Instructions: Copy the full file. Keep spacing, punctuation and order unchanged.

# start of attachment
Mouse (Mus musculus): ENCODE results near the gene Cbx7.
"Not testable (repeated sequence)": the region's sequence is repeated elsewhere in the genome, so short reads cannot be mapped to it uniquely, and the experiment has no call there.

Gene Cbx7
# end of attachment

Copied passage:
Mouse (Mus musculus): ENCODE results near the gene Cbx7.
"Not testable (repeated sequence)": the region's sequence is repeated elsewhere in the genome, so short reads cannot be mapped to it uniquely, and the experiment has no call there.

Gene Cbx7